During a mount request, the Docker Volume Plugin inspects the ACR (Access Control Record) on the volume. If the ACR does not match the initiator requesting to mount the volume, the ACR is removed and the volume taken offline. The volume is now fenced off and other nodes are unable to access any data in the volume.

The volume then receives a new ACR matching the requesting initiator, and it is mounted for the container requesting the volume. This is done because the volumes are formatted with XFS, which is not a clustered filesystem and can be corrupted if the same volume is mounted to multiple hosts.

The side effect of a fenced node is that I/O hangs indefinitely, and the initiator is rejected during login. If the fenced node rejoins the Docker Swarm using Docker SwarmKit, the swarm tries to shut down the services that were rescheduled elsewhere to maintain the desired replica set for the service. This operation will also hang indefinitely waiting for I/O.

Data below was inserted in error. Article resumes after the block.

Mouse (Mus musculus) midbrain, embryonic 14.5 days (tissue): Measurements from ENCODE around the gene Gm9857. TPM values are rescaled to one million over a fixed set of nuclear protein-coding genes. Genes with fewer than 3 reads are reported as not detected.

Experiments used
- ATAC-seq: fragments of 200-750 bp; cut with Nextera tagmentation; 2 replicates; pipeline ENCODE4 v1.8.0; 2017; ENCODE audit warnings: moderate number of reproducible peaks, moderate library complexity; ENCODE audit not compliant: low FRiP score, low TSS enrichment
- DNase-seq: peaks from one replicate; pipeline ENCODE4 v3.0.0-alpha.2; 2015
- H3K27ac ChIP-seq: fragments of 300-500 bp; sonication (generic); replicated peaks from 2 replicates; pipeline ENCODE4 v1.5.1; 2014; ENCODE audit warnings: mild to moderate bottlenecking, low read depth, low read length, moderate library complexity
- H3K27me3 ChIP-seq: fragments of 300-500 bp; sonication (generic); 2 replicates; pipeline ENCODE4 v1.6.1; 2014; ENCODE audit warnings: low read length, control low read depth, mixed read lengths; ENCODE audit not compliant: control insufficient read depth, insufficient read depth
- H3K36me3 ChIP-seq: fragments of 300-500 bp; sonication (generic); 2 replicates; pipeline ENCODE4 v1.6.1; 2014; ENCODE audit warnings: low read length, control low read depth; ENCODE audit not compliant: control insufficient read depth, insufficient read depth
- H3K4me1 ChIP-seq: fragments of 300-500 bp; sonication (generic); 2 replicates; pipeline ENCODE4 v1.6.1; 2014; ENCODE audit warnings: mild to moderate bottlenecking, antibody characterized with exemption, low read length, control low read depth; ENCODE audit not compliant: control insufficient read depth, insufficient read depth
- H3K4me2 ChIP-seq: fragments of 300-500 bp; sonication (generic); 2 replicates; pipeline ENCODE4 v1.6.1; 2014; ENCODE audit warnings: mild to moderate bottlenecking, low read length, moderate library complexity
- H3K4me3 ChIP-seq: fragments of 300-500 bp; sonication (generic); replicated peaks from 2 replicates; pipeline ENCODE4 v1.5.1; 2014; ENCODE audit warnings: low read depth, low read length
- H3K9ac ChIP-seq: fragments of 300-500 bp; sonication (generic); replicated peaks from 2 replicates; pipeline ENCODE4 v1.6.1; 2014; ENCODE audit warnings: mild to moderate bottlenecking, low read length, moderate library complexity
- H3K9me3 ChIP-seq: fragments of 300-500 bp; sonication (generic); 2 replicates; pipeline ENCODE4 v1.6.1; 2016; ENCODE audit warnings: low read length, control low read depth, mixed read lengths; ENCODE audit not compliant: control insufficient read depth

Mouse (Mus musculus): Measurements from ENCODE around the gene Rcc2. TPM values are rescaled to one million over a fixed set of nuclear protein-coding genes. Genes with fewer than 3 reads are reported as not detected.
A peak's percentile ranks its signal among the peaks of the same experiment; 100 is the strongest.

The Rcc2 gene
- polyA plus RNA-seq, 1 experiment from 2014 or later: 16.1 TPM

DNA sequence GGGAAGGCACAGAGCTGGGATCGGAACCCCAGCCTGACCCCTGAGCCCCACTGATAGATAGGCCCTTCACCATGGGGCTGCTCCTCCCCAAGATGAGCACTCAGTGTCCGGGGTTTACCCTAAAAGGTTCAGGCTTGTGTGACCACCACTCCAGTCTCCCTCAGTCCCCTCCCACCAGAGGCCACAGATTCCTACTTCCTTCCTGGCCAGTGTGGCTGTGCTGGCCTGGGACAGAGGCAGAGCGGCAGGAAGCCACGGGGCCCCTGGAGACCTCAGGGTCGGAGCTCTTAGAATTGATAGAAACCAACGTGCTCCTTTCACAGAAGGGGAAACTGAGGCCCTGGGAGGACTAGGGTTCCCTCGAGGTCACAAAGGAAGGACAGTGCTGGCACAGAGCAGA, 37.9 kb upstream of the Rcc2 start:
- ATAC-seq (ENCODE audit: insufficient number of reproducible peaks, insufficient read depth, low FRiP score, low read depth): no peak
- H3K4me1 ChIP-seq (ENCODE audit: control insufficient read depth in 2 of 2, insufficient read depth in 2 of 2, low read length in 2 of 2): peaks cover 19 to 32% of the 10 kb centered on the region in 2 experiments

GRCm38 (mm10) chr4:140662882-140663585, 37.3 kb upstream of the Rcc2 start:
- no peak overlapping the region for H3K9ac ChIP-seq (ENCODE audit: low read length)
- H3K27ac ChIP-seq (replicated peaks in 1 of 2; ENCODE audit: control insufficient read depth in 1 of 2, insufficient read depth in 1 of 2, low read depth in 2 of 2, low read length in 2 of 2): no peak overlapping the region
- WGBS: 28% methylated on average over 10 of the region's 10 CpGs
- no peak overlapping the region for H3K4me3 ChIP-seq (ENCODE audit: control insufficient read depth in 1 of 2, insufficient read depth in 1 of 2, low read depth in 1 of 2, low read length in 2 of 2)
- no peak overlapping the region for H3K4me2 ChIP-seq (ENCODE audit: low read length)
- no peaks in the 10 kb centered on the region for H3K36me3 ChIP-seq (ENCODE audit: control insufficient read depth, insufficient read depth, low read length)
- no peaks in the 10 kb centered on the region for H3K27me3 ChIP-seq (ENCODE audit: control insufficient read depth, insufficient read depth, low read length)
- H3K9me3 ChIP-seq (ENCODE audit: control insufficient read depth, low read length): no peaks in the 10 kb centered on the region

We recommend running a dedicated Docker host that does not host any other critical applications besides the Docker Engine. Doing this supports a safe way to reboot a node after a grace period and have it start cleanly when a hung task is detected. Otherwise, the node can remain in the hung state indefinitely.

The following kernel parameters control the system behavior when a hung task is detected:

# Reset after these many seconds after a panic
kernel.panic = 5

# I do consider hung tasks reason enough to panic
kernel.hung_task_panic = 1

# To not panic in vain, I'll wait these many seconds before I declare a hung task
kernel.hung_task_timeout_secs = 150

Add these parameters to the /etc/sysctl.d/99-hung_task_timeout.conf file and reboot the system.


Docker SwarmKit declares a node as failed after five (5) seconds. Services are then rescheduled and up and running again in less than ten (10) seconds. The parameters noted above provide the system a way to manage other tasks that may appear to be hung and avoid a system panic.


These are some basic examples on how to use the HPE Cloud Volumes Plugin for Docker.

Create a Docker Volume

Using docker volume create.


The plugin applies a set of default options when you create new volumes unless you override them using the volume create -o key=value option flags.

Create a Docker volume with a custom description: